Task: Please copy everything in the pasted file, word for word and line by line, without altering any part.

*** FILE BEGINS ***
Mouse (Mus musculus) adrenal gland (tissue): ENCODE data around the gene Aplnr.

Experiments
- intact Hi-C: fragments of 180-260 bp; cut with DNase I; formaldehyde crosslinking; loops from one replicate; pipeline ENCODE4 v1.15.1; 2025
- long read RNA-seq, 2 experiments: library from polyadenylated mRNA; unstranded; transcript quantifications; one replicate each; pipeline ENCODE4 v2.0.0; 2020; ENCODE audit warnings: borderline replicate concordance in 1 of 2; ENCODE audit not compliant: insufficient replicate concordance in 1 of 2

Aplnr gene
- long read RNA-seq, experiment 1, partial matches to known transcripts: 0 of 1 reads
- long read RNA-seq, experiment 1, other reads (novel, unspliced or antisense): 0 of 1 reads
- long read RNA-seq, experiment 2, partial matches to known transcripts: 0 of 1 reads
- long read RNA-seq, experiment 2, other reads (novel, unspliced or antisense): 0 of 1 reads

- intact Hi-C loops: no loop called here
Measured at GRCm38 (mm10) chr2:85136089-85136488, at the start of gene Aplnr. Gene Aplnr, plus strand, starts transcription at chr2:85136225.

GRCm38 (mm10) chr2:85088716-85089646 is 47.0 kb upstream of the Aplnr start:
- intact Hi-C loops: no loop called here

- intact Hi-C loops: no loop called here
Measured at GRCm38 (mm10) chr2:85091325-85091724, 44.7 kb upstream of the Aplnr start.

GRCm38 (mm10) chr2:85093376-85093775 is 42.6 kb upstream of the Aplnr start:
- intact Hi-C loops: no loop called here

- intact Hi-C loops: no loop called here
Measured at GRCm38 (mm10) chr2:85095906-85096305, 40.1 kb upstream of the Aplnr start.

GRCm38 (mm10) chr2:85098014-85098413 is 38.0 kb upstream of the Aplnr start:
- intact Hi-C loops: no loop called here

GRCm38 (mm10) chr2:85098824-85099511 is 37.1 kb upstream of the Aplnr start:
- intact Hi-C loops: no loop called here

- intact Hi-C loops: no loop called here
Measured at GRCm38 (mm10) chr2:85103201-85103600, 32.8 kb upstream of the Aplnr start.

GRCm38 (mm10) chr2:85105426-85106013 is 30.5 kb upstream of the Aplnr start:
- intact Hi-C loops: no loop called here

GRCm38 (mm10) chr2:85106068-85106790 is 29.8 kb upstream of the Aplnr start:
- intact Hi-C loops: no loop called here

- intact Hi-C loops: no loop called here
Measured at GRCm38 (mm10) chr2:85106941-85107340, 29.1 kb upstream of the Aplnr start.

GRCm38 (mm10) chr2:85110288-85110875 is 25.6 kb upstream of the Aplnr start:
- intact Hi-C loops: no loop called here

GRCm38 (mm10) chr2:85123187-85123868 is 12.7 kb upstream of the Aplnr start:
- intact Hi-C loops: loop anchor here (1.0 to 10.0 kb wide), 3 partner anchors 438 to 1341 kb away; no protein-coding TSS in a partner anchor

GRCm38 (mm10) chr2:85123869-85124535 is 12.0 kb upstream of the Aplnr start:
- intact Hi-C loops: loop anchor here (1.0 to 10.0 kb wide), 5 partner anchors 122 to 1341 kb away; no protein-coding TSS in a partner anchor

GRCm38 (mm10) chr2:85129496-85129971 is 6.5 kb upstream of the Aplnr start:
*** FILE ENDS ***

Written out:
Mouse (Mus musculus) adrenal gland (tissue): ENCODE data around the gene Aplnr.

Experiments
- intact Hi-C: fragments of 180-260 bp; cut with DNase I; formaldehyde crosslinking; loops from one replicate; pipeline ENCODE4 v1.15.1; 2025
- long read RNA-seq, 2 experiments: library from polyadenylated mRNA; unstranded; transcript quantifications; one replicate each; pipeline ENCODE4 v2.0.0; 2020; ENCODE audit warnings: borderline replicate concordance in 1 of 2; ENCODE audit not compliant: insufficient replicate concordance in 1 of 2

Aplnr gene
- long read RNA-seq, experiment 1, partial matches to known transcripts: 0 of 1 reads
- long read RNA-seq, experiment 1, other reads (novel, unspliced or antisense): 0 of 1 reads
- long read RNA-seq, experiment 2, partial matches to known transcripts: 0 of 1 reads
- long read RNA-seq, experiment 2, other reads (novel, unspliced or antisense): 0 of 1 reads

- intact Hi-C loops: no loop called here
Measured at GRCm38 (mm10) chr2:85136089-85136488, at the start of gene Aplnr. Gene Aplnr, plus strand, starts transcription at chr2:85136225.

GRCm38 (mm10) chr2:85088716-85089646 is 47.0 kb upstream of the Aplnr start:
- intact Hi-C loops: no loop called here

- intact Hi-C loops: no loop called here
Measured at GRCm38 (mm10) chr2:85091325-85091724, 44.7 kb upstream of the Aplnr start.

GRCm38 (mm10) chr2:85093376-85093775 is 42.6 kb upstream of the Aplnr start:
- intact Hi-C loops: no loop called here

- intact Hi-C loops: no loop called here
Measured at GRCm38 (mm10) chr2:85095906-85096305, 40.1 kb upstream of the Aplnr start.

GRCm38 (mm10) chr2:85098014-85098413 is 38.0 kb upstream of the Aplnr start:
- intact Hi-C loops: no loop called here

GRCm38 (mm10) chr2:85098824-85099511 is 37.1 kb upstream of the Aplnr start:
- intact Hi-C loops: no loop called here

- intact Hi-C loops: no loop called here
Measured at GRCm38 (mm10) chr2:85103201-85103600, 32.8 kb upstream of the Aplnr start.

GRCm38 (mm10) chr2:85105426-85106013 is 30.5 kb upstream of the Aplnr start:
- intact Hi-C loops: no loop called here

GRCm38 (mm10) chr2:85106068-85106790 is 29.8 kb upstream of the Aplnr start:
- intact Hi-C loops: no loop called here

- intact Hi-C loops: no loop called here
Measured at GRCm38 (mm10) chr2:85106941-85107340, 29.1 kb upstream of the Aplnr start.

GRCm38 (mm10) chr2:85110288-85110875 is 25.6 kb upstream of the Aplnr start:
- intact Hi-C loops: no loop called here

GRCm38 (mm10) chr2:85123187-85123868 is 12.7 kb upstream of the Aplnr start:
- intact Hi-C loops: loop anchor here (1.0 to 10.0 kb wide), 3 partner anchors 438 to 1341 kb away; no protein-coding TSS in a partner anchor

GRCm38 (mm10) chr2:85123869-85124535 is 12.0 kb upstream of the Aplnr start:
- intact Hi-C loops: loop anchor here (1.0 to 10.0 kb wide), 5 partner anchors 122 to 1341 kb away; no protein-coding TSS in a partner anchor

GRCm38 (mm10) chr2:85129496-85129971 is 6.5 kb upstream of the Aplnr start: